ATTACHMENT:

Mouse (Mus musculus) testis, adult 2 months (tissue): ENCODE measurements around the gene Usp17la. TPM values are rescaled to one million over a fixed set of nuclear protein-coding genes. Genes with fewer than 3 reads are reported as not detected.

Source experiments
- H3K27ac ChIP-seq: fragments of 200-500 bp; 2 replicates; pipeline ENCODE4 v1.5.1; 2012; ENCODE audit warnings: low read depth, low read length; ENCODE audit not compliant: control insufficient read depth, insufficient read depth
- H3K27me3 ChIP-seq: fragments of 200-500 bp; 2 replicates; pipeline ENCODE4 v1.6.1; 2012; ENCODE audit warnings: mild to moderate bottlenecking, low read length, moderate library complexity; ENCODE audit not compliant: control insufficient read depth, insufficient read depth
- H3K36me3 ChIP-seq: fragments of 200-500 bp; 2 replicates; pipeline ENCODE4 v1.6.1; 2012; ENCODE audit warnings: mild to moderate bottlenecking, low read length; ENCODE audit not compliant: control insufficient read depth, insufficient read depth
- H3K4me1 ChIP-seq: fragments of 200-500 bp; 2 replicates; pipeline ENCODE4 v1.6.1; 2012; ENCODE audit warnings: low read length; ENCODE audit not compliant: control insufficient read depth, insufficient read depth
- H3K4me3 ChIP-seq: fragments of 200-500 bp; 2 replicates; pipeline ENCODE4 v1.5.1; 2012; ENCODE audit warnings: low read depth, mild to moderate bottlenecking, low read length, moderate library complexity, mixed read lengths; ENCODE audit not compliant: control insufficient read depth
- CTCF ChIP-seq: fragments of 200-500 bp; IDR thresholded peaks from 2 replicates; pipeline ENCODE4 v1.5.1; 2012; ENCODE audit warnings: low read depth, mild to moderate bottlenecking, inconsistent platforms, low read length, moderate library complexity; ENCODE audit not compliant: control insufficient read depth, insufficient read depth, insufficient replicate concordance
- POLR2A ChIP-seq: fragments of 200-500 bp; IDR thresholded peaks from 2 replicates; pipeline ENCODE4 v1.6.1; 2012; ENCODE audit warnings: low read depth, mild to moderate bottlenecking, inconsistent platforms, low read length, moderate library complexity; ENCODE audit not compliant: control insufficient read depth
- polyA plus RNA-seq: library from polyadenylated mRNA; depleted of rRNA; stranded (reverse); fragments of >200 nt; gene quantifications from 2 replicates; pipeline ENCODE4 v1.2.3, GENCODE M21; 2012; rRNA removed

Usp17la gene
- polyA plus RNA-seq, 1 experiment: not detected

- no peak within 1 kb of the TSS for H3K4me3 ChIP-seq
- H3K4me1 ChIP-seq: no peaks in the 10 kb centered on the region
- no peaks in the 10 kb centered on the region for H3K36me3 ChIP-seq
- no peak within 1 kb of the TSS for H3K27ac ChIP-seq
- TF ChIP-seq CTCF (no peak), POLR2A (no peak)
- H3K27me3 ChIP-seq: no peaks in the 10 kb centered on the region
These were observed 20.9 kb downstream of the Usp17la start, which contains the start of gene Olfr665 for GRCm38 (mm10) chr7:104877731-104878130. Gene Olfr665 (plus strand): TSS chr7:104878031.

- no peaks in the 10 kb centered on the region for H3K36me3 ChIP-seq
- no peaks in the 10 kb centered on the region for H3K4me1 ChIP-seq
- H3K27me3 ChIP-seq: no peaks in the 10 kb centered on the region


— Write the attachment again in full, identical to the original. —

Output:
Mouse (Mus musculus) testis, adult 2 months (tissue): ENCODE measurements around the gene Usp17la. TPM values are rescaled to one million over a fixed set of nuclear protein-coding genes. Genes with fewer than 3 reads are reported as not detected.

Source experiments
- H3K27ac ChIP-seq: fragments of 200-500 bp; 2 replicates; pipeline ENCODE4 v1.5.1; 2012; ENCODE audit warnings: low read depth, low read length; ENCODE audit not compliant: control insufficient read depth, insufficient read depth
- H3K27me3 ChIP-seq: fragments of 200-500 bp; 2 replicates; pipeline ENCODE4 v1.6.1; 2012; ENCODE audit warnings: mild to moderate bottlenecking, low read length, moderate library complexity; ENCODE audit not compliant: control insufficient read depth, insufficient read depth
- H3K36me3 ChIP-seq: fragments of 200-500 bp; 2 replicates; pipeline ENCODE4 v1.6.1; 2012; ENCODE audit warnings: mild to moderate bottlenecking, low read length; ENCODE audit not compliant: control insufficient read depth, insufficient read depth
- H3K4me1 ChIP-seq: fragments of 200-500 bp; 2 replicates; pipeline ENCODE4 v1.6.1; 2012; ENCODE audit warnings: low read length; ENCODE audit not compliant: control insufficient read depth, insufficient read depth
- H3K4me3 ChIP-seq: fragments of 200-500 bp; 2 replicates; pipeline ENCODE4 v1.5.1; 2012; ENCODE audit warnings: low read depth, mild to moderate bottlenecking, low read length, moderate library complexity, mixed read lengths; ENCODE audit not compliant: control insufficient read depth
- CTCF ChIP-seq: fragments of 200-500 bp; IDR thresholded peaks from 2 replicates; pipeline ENCODE4 v1.5.1; 2012; ENCODE audit warnings: low read depth, mild to moderate bottlenecking, inconsistent platforms, low read length, moderate library complexity; ENCODE audit not compliant: control insufficient read depth, insufficient read depth, insufficient replicate concordance
- POLR2A ChIP-seq: fragments of 200-500 bp; IDR thresholded peaks from 2 replicates; pipeline ENCODE4 v1.6.1; 2012; ENCODE audit warnings: low read depth, mild to moderate bottlenecking, inconsistent platforms, low read length, moderate library complexity; ENCODE audit not compliant: control insufficient read depth
- polyA plus RNA-seq: library from polyadenylated mRNA; depleted of rRNA; stranded (reverse); fragments of >200 nt; gene quantifications from 2 replicates; pipeline ENCODE4 v1.2.3, GENCODE M21; 2012; rRNA removed

Usp17la gene
- polyA plus RNA-seq, 1 experiment: not detected

- no peak within 1 kb of the TSS for H3K4me3 ChIP-seq
- H3K4me1 ChIP-seq: no peaks in the 10 kb centered on the region
- no peaks in the 10 kb centered on the region for H3K36me3 ChIP-seq
- no peak within 1 kb of the TSS for H3K27ac ChIP-seq
- TF ChIP-seq CTCF (no peak), POLR2A (no peak)
- H3K27me3 ChIP-seq: no peaks in the 10 kb centered on the region
These were observed 20.9 kb downstream of the Usp17la start, which contains the start of gene Olfr665 for GRCm38 (mm10) chr7:104877731-104878130. Gene Olfr665 (plus strand): TSS chr7:104878031.

- no peaks in the 10 kb centered on the region for H3K36me3 ChIP-seq
- no peaks in the 10 kb centered on the region for H3K4me1 ChIP-seq
- H3K27me3 ChIP-seq: no peaks in the 10 kb centered on the region